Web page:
2015/hac15

Human Auditory Cognition: Communicating with EEG and Virtual Reality Links (The Matrix)

Members: arindam basu, Andrew Cassidy, Carina Graversen, Diederik Paul Moeys, David Anderson, Daniel Wong, Emina Alickovic, Emily Graber, Francisco Cervantes Constantino, Cornelia Fermuller, Giovanny Sanchez-Rivera, Garrick Orchard, George Ritmiller, Paul Isaacs, Jens Hjortkjr, Jonathan Tapson, Jie Jack Zhang, Kate Fischl, Kan Li, Lucas Parra, Malcolm Slaney, Elizabeth Margulis, Maarten De Vos, Ernst Niebur, Nima Mesgarani, Peter Diehl, Michael Pfeiffer, Sahar Akram, Shih-Chii Liu, Soumyajit Mandal, Tobi Delbruck, Ulrich Pomper, Zhaokang CHEN, Zonghua Gu

Organizers:: Shihab Shamma (Univ. of Maryland) Malcolm Slaney (Google) Alain de Cheveign (ENS/CNRS, France)

This topic group aims to measure neuronal signals that reflect the state of an individual brain's auditory and visual processing center. Specifically, we seek to develop reliable on-line decoding algorithms that extract from the EEG signal the sensory-cortical responses corresponding to an auditory or visual source amongst many in a complex scene. The goal is to understand how the perception and coding of such complex signals are represented and shaped by top-down cognitive functions (such as attention and recall).

The basic scientific approaches needed are highly interdisciplinary, spanning development of signal-analysis algorithms and models of cortical function, to experimental EEG recordings during performance of challenging psychoacoustic tasks. While the center of our Telluride work will revolve around EEG measurements, we hope in this project to also investigate simple psychophysical experiments that will allow more people to participate in the overall project.

The biggest obstacle to decoding brain states and sensory responses is the difficulty of recording clean and sustained signals that can be reliably associated with ongoing visual and audio stimuli. This is especially important if one is to detect and interpret the relatively small response perturbations due to cognitive priming for example. However recent studies have been quite successful, and we have conducted pilot studies with a group of invited researchers gathered at the Telluride Workshop on Neuromorphic Cognition from 2012-2014. The 2012 work is described informally at  http://www.signalprocessingsociety.org/technical-committees/list/sl-tc/spl-nl/2012-11/TellurideNeuromorphicCognitionWorkshop/ and a paper out the 2012 work was published earlier last year: James A. O’Sullivan, Alan J. Power, Nima Mesgarani, Siddharth Rajaram, John J. Foxe, Barbara G. Shinn-Cunningham, Malcolm Slaney, Shihab A. Shamma and Edmund C. Lalor . Attentional Selection in a Cocktail Party Environment Can Be Decoded from Single-Trial EEG. Cerebral Cortex, 2014.

This year we focus on attention, decoding the direction of a subject's "auditory gaze", the nature of the sound being attended (e.g. speech vs music), the way the past changes our perception of the present (e.g. repetition in music), how feedback can maximize decoder output, and so on. The current sub-projects are:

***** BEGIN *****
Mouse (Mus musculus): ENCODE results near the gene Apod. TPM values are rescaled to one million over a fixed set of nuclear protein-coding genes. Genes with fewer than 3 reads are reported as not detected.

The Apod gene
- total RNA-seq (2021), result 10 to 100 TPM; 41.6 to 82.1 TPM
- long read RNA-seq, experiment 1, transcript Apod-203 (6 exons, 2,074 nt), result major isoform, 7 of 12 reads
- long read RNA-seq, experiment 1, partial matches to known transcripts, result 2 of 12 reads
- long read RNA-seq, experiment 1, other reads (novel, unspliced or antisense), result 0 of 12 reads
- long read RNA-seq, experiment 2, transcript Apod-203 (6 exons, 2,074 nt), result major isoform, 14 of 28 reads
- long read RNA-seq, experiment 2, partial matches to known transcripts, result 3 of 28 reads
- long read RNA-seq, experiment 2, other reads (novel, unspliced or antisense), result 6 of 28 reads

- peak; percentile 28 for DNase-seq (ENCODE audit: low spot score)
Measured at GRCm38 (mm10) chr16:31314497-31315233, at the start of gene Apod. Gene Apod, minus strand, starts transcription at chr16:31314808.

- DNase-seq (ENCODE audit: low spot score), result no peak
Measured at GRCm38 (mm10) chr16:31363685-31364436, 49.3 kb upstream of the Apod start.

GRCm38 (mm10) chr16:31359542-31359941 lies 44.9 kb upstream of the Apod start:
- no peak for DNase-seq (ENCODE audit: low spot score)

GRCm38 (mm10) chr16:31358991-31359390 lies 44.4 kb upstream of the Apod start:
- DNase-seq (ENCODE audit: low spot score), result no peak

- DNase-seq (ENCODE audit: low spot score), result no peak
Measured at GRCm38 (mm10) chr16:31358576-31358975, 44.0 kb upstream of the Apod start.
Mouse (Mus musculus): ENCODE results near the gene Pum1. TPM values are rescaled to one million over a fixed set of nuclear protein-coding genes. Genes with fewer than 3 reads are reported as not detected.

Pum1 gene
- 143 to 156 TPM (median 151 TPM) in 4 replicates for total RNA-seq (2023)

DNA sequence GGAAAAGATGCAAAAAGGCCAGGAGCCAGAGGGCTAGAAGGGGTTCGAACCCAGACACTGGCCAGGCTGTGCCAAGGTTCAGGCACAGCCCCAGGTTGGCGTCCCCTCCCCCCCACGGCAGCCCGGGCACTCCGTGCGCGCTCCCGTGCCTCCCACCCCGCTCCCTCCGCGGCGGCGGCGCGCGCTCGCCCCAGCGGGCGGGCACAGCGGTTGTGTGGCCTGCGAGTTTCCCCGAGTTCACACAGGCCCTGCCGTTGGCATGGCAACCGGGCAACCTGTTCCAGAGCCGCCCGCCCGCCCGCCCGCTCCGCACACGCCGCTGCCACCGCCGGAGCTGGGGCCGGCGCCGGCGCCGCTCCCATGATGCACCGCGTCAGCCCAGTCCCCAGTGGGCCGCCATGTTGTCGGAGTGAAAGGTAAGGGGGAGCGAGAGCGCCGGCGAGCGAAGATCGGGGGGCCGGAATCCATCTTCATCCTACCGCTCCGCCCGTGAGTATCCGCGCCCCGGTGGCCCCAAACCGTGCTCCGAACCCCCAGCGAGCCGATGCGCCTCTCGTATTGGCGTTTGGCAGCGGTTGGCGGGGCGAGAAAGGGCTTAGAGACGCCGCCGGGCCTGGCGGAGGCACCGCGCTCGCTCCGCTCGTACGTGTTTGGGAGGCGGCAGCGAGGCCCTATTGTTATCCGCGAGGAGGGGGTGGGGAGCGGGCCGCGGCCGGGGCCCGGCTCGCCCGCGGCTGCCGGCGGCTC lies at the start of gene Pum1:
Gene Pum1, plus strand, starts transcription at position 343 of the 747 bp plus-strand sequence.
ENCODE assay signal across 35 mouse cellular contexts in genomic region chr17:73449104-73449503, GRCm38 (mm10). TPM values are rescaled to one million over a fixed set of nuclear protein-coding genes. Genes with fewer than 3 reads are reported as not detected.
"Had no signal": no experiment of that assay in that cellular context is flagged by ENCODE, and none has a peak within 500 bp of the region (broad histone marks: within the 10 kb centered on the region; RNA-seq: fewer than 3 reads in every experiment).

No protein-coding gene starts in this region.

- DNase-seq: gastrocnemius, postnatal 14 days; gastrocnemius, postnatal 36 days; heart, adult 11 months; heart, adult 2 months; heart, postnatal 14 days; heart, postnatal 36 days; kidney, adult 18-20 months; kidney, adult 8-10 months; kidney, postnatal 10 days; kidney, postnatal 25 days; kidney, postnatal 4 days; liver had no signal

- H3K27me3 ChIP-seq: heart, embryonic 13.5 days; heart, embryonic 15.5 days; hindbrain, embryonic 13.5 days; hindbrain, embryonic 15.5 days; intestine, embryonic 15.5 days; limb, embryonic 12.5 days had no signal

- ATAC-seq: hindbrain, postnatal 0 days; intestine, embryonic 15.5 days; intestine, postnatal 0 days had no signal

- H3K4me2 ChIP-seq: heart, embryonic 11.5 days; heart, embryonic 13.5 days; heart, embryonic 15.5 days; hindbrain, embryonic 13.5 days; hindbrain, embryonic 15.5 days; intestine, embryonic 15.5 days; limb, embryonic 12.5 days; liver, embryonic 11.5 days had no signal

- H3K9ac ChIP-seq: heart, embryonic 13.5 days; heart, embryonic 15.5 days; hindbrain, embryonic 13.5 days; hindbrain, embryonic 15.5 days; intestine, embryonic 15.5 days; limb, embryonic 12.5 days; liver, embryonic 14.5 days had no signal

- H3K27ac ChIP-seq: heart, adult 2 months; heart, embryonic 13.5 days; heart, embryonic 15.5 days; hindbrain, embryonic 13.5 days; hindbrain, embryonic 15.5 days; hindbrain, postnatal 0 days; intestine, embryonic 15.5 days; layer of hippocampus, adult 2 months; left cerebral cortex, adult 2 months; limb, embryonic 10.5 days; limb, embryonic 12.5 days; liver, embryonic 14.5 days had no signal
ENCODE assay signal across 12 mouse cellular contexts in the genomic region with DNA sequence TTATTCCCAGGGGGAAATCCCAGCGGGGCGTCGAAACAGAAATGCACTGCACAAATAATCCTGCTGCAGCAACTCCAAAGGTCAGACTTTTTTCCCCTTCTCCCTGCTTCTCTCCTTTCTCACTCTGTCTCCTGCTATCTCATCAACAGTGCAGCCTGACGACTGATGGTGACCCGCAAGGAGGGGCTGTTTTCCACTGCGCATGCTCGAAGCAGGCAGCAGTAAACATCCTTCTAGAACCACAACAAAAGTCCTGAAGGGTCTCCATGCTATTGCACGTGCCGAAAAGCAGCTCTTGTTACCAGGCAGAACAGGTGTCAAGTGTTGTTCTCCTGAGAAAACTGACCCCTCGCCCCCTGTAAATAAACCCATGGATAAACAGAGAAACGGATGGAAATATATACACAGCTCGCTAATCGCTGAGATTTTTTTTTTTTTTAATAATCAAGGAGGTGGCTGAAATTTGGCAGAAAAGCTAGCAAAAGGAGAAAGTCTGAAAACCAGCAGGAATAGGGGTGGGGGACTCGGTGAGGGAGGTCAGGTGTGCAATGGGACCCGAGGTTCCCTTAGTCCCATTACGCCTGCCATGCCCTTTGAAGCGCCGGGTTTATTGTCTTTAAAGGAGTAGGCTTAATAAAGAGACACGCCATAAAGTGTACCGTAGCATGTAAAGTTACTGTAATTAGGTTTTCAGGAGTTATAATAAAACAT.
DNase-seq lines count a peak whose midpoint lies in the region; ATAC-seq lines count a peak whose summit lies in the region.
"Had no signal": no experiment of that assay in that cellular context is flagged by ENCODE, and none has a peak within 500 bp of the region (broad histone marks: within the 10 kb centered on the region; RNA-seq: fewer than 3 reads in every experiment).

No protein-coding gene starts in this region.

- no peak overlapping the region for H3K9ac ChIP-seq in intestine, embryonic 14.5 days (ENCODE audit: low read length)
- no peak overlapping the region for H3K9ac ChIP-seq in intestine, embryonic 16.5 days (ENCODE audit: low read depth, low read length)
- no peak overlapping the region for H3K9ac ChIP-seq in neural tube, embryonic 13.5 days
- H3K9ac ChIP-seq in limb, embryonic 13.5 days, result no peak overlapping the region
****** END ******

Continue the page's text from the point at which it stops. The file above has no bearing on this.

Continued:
(1) In-Ear EEG - The EarEEG collects signals from within the ear canal. What kind of signal do we get, how does it compare to scalp EEG? What information is present (or missing)?

(2) Decoding localization EEG Decoding location from EEG - can we determine the direction of a sound source, or the direction of a listener's attention? Left ear vs right ear, spatial position in one of four quadrants?

(3) Decoding Speech vs. Music Decoding the nature of a sound being attended to from EEG. Can we tell Speech vs. Poetry vs Rap vs. Music? Are they more alike or different?

(4) Encoding of repetition in (musical) EEG. The first time we hear a musical phrase it sounds different from when we hear it repeated again (and again...). Can we see EEG correlates of how the music grows on us? A parallel experiment is being run with ECoG using the same stimulus (Eddie Chang). Also in ferrets.

(5) Decoding Algorithms Pushing the limits of EEG decoding with new techniques such as DNN (Deep Neural Network) and other non-linear approaches. Can we do a better job of decoding EEG signals and reconstructing or deciding the input sound?

(6) Enhancing a decoder with bio feedback. Builds upon Mitsuo Kawato's DecNef? paradigm (in which a subject learns to maximize the output of a previously trained decoder). Given any of our decoding projects, can we make it work better via biofeedback?

(7) Human Decoding EEG to sound (and back). We know that it is possible (sort of) to reconstruct the stimulus from the EEG. Can we communicate this way? Can we train the user to see/hear an EEG signal from another person's brain and then make an intelligence decision as to what was being said?

(8) Audio and Video EEG How do images and sound combine to make an EEG signal?

We have data. See the dataset descriptions here: EEG Datasets


Invited Participants of the Topic Area

Name Institution Expertise Time Website
Malcolm SlaneyGoogle and Stanford Audio Perception and Modeling 28 June-18 July  http://www.slaney.org/malcolm/pubs.html
Shihab ShammaENS and UMd 28 June-18 July  https://www.isr.umd.edu/faculty/shamma
Sahar Akram CUNY 28 June-18 July []
Alain de CheveignENS (Paris) 28 June-14 July  http://audition.ens.fr/adc/
Jens Hjortkjr Oticon 28 June-11 July  http://www.dtu.dk/english/Service/Phonebook/Person?id=37956&tab=2&qt=dtupublicationquery
Maarten De VosOxford 28 June-5 July  http://www.ibme.ox.ac.uk/research/biomedical-signal-processing-instrumentation/prof-m-de-vos
Lucas Parra CUNY 28 June-3 July  http://bme.ccny.cuny.edu/people/faculty/lparra
Nima Mesgarani Columbia Neuroinspired computation 1 July to 9 July  http://www.ee.columbia.edu/~nima/web/Home.html
Elizabeth Margulis Arkansas 8 July-18 July  http://www.elizabethmargulis.com/

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